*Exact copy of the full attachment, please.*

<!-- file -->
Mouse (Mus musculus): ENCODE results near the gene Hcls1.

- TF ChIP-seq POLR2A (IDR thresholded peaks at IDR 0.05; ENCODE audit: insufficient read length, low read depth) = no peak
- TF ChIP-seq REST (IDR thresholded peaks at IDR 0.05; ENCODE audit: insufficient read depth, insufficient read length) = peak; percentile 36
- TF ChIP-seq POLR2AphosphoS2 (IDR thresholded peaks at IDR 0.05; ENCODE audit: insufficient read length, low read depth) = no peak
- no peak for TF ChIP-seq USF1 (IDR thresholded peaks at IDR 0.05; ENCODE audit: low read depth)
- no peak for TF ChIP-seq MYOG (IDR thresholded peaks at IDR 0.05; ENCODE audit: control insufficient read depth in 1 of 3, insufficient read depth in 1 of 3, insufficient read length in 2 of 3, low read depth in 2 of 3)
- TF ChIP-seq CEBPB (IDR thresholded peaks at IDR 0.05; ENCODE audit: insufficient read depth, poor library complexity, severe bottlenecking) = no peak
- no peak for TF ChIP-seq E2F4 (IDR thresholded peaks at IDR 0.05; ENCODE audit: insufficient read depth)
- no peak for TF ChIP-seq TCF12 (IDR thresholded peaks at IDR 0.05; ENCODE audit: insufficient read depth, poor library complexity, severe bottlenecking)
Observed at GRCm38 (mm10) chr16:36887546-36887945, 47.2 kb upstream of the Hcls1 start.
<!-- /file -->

Mouse (Mus musculus): ENCODE results near the gene Hcls1.

- TF ChIP-seq POLR2A (IDR thresholded peaks at IDR 0.05; ENCODE audit: insufficient read length, low read depth) = no peak
- TF ChIP-seq REST (IDR thresholded peaks at IDR 0.05; ENCODE audit: insufficient read depth, insufficient read length) = peak; percentile 36
- TF ChIP-seq POLR2AphosphoS2 (IDR thresholded peaks at IDR 0.05; ENCODE audit: insufficient read length, low read depth) = no peak
- no peak for TF ChIP-seq USF1 (IDR thresholded peaks at IDR 0.05; ENCODE audit: low read depth)
- no peak for TF ChIP-seq MYOG (IDR thresholded peaks at IDR 0.05; ENCODE audit: control insufficient read depth in 1 of 3, insufficient read depth in 1 of 3, insufficient read length in 2 of 3, low read depth in 2 of 3)
- TF ChIP-seq CEBPB (IDR thresholded peaks at IDR 0.05; ENCODE audit: insufficient read depth, poor library complexity, severe bottlenecking) = no peak
- no peak for TF ChIP-seq E2F4 (IDR thresholded peaks at IDR 0.05; ENCODE audit: insufficient read depth)
- no peak for TF ChIP-seq TCF12 (IDR thresholded peaks at IDR 0.05; ENCODE audit: insufficient read depth, poor library complexity, severe bottlenecking)
Observed at GRCm38 (mm10) chr16:36887546-36887945, 47.2 kb upstream of the Hcls1 start.